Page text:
Villagers march more than 300 kilometers from northwest Cambodia to ask the prime minister to save their homes from developers. Some 400 families in the country’s south learn their farmland had been given to developers only when bulldozers arrive.
Such examples of forced evictions and land conflicts are cited by the Cambodian Human Rights Action Committee (CHRAC) in a report, “Losing Ground,” released Thursday. The report was a collection of voices from people rarely heard and “present a painful look into the lives of people affected by forced evictions and intimidation, mainly the rural poor,” said CHRAC, a network of 21 non-governmental organizations. “The voices in the report belong to Cambodians who have been or are facing eviction. Most have insisted that their names and photographs be used, believing that openness will bring justice and appropriate solutions,” the group said, adding that such trust is “the springboard for the next stage of Cambodia’s recovery from decades of civil strife.” An estimated 150,000 Cambodians live at risk of forced eviction, Amnesty International said in its 2008 report on the country. Read about AIDS patients who were resettled to an isolated area Beng Hong Socheat Khemro, deputy director general of Cambodia’s Ministry of Land Management, Urban Planning and Construction, said the government was committed to finding the best solutions for not just squatters, but the entire population, and that it is drafting legal guidelines on squatter resolution. He also said the government rejected the term forced evictions, saying that meant people were forced off land they legally owned. He noted that various factors affect land use and ownership in the country: The 1970s ultra-Maoist Khmer Rouge regime abolished all legal and regulatory documents regarding land, strong economic growth has contributed to demand for land, particularly in urban areas, and the pace of urbanization has stepped up in recent years.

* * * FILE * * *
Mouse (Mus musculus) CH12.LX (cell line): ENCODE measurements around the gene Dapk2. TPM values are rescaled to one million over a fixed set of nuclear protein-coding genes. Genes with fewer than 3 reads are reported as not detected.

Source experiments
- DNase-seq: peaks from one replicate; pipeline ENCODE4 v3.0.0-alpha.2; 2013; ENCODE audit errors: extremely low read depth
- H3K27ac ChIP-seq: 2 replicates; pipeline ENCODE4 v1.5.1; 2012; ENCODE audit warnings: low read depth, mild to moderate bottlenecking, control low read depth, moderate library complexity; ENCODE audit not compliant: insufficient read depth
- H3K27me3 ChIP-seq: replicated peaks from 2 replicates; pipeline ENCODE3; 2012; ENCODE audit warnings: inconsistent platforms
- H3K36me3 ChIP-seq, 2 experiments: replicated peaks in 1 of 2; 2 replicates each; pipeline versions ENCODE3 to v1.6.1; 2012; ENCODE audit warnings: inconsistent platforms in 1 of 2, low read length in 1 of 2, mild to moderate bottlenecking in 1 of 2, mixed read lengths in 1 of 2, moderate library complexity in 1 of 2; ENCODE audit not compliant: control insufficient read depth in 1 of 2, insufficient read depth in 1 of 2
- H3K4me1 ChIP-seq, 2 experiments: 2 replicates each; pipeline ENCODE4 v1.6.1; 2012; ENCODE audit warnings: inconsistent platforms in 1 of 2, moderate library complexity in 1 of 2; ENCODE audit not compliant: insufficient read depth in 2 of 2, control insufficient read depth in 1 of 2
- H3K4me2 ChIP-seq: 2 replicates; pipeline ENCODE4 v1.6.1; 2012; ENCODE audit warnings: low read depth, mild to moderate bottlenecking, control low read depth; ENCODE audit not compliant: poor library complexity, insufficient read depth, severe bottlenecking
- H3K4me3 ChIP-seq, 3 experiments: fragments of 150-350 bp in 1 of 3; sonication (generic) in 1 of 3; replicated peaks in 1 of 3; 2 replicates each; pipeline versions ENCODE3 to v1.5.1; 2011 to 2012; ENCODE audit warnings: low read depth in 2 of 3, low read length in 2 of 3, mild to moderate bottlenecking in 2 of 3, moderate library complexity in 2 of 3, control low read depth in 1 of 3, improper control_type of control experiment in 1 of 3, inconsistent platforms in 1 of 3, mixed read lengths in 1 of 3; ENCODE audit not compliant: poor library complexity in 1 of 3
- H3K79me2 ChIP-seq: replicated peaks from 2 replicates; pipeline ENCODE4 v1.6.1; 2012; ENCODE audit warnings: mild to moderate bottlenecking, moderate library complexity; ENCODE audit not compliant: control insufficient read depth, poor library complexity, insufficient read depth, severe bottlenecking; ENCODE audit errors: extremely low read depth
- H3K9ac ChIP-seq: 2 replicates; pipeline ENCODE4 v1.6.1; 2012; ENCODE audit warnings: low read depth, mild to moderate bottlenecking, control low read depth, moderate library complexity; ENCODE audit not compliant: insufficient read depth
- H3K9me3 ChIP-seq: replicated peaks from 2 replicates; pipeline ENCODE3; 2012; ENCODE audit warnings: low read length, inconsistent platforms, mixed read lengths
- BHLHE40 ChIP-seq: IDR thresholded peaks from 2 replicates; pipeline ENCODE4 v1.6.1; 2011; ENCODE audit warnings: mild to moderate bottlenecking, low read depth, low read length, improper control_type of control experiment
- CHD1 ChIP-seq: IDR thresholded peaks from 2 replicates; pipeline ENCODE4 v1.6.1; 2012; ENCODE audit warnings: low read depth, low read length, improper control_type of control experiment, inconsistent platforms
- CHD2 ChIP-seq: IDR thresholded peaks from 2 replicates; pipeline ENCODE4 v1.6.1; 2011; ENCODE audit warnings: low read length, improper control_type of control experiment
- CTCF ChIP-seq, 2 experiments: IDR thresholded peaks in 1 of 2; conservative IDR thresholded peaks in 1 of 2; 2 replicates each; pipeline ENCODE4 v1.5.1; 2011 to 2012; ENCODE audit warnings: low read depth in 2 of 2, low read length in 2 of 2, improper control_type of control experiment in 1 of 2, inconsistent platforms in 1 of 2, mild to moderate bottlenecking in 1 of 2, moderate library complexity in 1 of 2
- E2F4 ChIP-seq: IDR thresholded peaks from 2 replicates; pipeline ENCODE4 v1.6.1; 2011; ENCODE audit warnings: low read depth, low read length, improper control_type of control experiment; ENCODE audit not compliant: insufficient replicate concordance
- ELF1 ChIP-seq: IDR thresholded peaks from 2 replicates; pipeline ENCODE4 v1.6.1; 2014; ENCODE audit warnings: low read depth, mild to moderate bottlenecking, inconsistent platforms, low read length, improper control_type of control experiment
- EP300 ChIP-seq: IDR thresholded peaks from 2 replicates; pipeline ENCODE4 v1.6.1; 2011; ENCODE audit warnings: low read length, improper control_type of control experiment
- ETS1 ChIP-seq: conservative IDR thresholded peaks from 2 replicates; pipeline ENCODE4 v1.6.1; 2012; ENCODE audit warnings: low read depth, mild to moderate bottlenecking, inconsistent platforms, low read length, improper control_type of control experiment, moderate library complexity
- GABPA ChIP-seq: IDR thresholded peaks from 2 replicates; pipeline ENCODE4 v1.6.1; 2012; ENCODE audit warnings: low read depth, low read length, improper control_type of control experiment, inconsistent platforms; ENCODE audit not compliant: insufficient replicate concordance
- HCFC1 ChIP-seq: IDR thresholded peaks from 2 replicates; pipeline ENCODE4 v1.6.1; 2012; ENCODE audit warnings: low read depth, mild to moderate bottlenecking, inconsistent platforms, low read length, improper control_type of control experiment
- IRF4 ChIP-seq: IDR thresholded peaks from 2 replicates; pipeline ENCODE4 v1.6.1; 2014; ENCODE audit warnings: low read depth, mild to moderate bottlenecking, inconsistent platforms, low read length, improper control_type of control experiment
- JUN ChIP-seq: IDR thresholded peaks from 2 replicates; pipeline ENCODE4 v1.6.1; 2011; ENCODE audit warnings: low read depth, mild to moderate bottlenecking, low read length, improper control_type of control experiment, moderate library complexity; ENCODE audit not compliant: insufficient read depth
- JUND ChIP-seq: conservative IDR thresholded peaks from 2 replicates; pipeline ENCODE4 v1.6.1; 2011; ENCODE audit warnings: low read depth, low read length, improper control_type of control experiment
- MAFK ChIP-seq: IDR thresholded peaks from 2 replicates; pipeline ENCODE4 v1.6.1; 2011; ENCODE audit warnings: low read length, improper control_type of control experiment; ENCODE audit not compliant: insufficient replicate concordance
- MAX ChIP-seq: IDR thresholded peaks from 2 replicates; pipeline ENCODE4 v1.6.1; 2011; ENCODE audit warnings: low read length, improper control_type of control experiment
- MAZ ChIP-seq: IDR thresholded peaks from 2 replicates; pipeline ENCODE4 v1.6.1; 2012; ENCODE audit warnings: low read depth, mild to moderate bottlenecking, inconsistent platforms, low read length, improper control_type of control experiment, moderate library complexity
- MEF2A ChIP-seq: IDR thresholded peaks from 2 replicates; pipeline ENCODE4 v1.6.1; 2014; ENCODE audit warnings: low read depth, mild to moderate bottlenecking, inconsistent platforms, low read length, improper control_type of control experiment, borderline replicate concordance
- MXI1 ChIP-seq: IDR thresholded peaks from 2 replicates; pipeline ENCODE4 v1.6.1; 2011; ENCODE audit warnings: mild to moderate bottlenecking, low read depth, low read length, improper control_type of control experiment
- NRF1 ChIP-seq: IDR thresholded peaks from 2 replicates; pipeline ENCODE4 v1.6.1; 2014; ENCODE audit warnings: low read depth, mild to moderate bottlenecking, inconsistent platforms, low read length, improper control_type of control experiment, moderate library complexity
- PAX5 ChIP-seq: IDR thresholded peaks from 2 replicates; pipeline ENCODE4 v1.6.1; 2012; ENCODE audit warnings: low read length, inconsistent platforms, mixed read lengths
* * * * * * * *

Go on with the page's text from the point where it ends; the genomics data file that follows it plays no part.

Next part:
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“Many people illegally occupy land that does not belong to them,” he said, later noting: “What has happened now with the resettlement, or the relocation, of people is the fact that the government is implementing the law.” “I am very sure that those who claim to be on the land before the legal land owner, most of them do not have any proof at all,” he said. “Most of the cases that people — illegal squatters, settlers — have claimed that they have been on that land since, let’s say 1979, are not true. If you study the legal development of Cambodia, you will understand, and not many people understand, including the NGOs (non-governmental organizations) themselves.” Amnesty said poor Cambodians share the plight of many impoverished people around the world. The group cited the forced evictions of thousands in Angola, violence and insecurity in Brazil’s shantytowns, and social services denied to Roma in Italy. “There are more than 200,000 such communities, home to 1 billion people around the world,” the group said. “In Cambodia for the last two years, Amnesty International has been focusing on forced evictions as one of the country’s most serious human rights violations today,” Amnesty said in a statement on CHRAC’s report. “The increasing number of land disputes, land confiscations, and industrial and urban redevelopment projects hurt almost exclusively people living in poverty.” People fighting evictions “experience harassment at the hands of the authorities or people hired by private businesses. The rich and powerful are increasingly abusing the criminal justice system to silence communities taking a stand against land concessions or other opaque business deals affecting the land they live on or cultivate,” Amnesty said. CHRAC said development of Cambodia, recovering from the Khmer Rouge genocide and ensuing decades of conflict, “must not negatively affect” people’s lives. “Our communities are losing land and natural resources. These are the resources that people have depended on for generations,” CHRAC said. The report details evictions across the country. One group of villagers walked from the rice bowl of Battambang in the northwest to Phnom Penh to deliver a letter to Prime Minister Hun Sen, seeking help in two long-running court fights with businessmen who claim to own a total of 200 hectares of their land. “We didn’t have enough money to get the bus to Phnom Penh. We had to walk. It was our last hope. We had to see Hun Sen or we would lose our land,” said Chim Sarom, 45. They delivered their letter, but Sarom said they were unsure whether he ever got it. She said authorities gave them money to go home and were told an official would visit them. “No government official ever came to our village. If we have to, maybe we will walk again,” she said.